Institute for War and Peace Reporting | Giving Voice, Driving Change
Forensic anthropologist William Haglund gave testimony in the Hague tribunal trial of Zdravko Tolimir this week regarding the exhumation of mass graves in the Srebrenica area in 1998.
Tolimir is the former assistant commander for military intelligence and security in the Bosnian Serb army, and prosecutors say he reported directly to the chief of staff, Ratko Mladic, who is wanted by the tribunal for his role in the Srebrenica massacre among other alleged crimes.
Tolimir is charged with eight counts, including genocide, extermination, murder, and the forced transfer and deportation of Bosniaks from Srebrenica and Zepa from July to November 1995.
Between 1996 and 1998, Haglund worked at the tribunal prosecutor’s office as a senior forensic medicine consultant, and led a team of forensic experts and pathologists involved in the investigation of the Srebrenica crimes.
Haglund has already testified before the tribunal in two previous Srebrenica trials, in 2000 and 2007, and this week the prosecutor read a summary of his testimonies and asked some additional questions.
At the beginning of the trial, prosecutor Peter McCloskey stated that the witness was an American forensic anthropologist who has been carrying out forensic investigations since 1993 and has “major worldwide experience”.
He had worked for the United Nations High Commissioner for Human Rights “in East Timor, Somalia, Afghanistan and Iraq”, said the prosecutor, adding that he also worked for the Rwanda tribunal during 1996.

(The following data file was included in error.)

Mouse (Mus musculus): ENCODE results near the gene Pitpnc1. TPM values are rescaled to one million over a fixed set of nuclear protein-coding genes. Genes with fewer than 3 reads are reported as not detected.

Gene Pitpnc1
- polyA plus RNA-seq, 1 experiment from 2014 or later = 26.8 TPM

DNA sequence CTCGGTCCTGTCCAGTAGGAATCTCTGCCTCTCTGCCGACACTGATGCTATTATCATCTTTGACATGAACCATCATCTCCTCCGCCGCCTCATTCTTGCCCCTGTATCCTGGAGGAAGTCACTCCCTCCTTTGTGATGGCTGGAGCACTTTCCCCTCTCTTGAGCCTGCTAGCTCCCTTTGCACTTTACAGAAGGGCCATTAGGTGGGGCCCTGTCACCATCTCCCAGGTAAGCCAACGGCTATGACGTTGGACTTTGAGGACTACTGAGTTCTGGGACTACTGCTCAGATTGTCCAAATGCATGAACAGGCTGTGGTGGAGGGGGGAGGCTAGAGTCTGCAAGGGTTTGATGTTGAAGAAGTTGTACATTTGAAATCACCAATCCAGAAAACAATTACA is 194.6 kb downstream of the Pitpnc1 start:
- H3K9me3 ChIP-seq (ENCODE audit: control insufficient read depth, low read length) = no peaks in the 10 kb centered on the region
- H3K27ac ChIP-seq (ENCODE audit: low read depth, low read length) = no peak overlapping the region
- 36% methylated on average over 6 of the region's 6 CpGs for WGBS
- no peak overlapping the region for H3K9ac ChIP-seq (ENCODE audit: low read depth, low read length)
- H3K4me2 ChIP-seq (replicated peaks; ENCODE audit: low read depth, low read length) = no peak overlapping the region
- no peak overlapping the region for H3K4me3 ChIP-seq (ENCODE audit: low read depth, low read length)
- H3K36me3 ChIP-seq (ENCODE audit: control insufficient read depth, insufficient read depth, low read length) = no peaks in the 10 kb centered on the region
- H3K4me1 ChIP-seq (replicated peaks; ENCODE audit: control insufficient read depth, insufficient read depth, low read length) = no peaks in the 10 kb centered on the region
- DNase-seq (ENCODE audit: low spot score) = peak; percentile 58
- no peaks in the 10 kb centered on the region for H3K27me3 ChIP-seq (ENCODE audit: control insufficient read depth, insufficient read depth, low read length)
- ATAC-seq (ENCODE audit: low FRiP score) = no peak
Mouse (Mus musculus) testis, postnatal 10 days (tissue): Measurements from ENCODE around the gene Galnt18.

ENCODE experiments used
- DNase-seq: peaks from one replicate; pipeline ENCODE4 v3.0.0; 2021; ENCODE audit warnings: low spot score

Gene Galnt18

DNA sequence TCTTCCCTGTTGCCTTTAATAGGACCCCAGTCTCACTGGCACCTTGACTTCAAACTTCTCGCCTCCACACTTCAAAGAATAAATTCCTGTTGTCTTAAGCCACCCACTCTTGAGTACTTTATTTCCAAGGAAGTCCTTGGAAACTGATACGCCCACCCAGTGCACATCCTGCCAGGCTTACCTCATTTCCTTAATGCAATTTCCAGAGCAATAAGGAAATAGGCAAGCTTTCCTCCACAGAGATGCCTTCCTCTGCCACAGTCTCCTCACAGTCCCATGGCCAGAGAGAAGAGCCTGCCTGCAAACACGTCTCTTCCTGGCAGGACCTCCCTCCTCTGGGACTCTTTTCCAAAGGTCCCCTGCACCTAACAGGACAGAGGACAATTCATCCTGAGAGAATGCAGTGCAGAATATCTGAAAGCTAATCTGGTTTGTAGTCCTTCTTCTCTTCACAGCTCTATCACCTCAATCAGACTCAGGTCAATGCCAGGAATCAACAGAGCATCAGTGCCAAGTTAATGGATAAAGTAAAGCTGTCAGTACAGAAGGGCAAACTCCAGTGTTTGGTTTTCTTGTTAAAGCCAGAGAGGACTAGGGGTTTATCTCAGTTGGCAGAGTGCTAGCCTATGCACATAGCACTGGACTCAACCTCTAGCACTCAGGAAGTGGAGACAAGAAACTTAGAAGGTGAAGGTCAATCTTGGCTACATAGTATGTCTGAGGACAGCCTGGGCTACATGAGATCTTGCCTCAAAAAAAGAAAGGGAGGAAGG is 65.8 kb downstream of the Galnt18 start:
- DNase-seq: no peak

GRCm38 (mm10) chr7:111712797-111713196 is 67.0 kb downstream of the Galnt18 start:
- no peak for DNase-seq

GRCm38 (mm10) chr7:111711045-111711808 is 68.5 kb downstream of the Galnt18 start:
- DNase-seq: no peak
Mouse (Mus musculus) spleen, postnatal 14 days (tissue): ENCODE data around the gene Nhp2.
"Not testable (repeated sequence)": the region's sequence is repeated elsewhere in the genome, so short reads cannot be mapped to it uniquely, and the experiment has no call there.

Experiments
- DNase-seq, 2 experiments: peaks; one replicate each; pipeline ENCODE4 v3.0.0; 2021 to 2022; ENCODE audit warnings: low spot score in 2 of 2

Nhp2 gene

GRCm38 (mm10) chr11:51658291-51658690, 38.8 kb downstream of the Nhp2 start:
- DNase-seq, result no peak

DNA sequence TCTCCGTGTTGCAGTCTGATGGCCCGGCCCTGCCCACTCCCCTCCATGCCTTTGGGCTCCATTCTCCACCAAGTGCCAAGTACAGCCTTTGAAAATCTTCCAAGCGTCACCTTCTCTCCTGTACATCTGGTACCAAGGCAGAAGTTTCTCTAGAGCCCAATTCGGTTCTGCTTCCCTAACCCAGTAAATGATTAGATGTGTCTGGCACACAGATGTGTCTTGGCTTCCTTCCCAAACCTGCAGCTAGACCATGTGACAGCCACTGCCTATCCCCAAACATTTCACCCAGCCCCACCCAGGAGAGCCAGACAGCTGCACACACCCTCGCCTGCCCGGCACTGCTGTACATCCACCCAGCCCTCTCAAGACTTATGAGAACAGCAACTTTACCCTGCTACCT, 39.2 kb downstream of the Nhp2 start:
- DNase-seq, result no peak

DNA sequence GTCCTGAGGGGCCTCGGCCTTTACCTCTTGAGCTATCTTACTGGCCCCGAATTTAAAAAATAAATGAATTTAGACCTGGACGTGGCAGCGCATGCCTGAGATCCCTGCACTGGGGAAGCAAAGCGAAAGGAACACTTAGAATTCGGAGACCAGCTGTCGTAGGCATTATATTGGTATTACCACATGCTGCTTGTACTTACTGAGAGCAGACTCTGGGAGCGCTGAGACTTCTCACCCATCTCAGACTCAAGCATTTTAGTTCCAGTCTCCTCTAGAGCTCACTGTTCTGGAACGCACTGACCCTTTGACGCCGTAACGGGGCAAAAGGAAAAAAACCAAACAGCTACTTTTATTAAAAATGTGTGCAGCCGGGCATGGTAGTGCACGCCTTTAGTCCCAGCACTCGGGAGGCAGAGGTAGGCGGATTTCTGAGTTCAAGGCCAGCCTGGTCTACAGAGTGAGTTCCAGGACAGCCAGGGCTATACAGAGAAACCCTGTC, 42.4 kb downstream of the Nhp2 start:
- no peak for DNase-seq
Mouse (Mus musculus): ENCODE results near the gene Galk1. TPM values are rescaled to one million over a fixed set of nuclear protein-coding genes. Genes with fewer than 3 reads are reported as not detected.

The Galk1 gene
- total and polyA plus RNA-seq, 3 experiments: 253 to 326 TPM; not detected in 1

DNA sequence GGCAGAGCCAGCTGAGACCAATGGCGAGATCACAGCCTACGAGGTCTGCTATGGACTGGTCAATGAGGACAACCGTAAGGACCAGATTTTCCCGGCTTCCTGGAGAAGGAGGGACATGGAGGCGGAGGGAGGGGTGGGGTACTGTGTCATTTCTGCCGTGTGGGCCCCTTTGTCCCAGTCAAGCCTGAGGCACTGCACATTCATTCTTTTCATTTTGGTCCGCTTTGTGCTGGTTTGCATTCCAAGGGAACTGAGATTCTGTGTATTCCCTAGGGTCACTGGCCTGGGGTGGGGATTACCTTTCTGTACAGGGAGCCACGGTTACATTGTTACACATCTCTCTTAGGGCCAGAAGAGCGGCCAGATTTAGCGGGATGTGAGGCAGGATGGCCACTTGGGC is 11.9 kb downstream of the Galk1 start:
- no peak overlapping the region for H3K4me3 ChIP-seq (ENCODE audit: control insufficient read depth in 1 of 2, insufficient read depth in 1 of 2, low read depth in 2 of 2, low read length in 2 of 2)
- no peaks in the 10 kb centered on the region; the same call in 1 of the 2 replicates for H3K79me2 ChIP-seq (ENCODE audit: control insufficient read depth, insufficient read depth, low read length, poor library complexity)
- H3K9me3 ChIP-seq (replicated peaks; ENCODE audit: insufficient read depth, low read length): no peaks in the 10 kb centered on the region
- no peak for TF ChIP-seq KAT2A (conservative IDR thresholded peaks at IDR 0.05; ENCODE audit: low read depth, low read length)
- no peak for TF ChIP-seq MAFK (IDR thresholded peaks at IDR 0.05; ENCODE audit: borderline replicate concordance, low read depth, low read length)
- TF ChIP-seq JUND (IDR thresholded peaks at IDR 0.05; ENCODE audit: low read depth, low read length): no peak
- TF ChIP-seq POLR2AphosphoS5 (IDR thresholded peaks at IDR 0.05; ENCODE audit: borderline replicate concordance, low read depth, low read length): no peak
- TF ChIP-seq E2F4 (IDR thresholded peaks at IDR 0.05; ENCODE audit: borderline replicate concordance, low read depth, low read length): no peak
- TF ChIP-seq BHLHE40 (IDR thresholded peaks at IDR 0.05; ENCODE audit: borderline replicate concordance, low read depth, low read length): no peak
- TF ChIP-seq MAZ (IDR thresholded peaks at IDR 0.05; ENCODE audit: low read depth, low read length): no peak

“Between 1996 and 1998, the witness led the team which dealt with the exhumations in various mass graves related to the fall of the Srebrenica enclave,” the prosecutor continued.
The findings of this team - together with those of experts from Physicians for Human Rights - from the mass graves in Cerska, Nova Kasaba, Lazete and Pilica, were the subject of two reports compiled by Haglund.
One report contained the results from the autopsies of the exhumed victims, while the other listed items, mostly blindfolds and hand and leg bindings, found in the graves.
“In the grave in Pilica, Dr Haglund and his team found the remains of at least 132 persons, whereas the grave in Cerska included 150 persons,” the prosecutor said.
“Could you briefly describe the grave in Pilica to the chamber, and the state you found when you began the exhumation?” he continued.
“The hole in which the grave was located was 28 metres long and six metres wide, and at its maximum it was some three metres deep,” Haglund said. “There was a pile of post-mortem remains of a total of 132 persons at one end, remains that were simply thrown in.”
The prosecutor then inquired about what the witness and his team found at the Cerska site.
“The Cerska mass grave was located on a semi-gravel path which went through the hillside towards the village of Cerska,” Haglund answered. “The grave was located by the path, it was a steep place where the earth had been dug up in order for the path to be widened, located opposite a slope.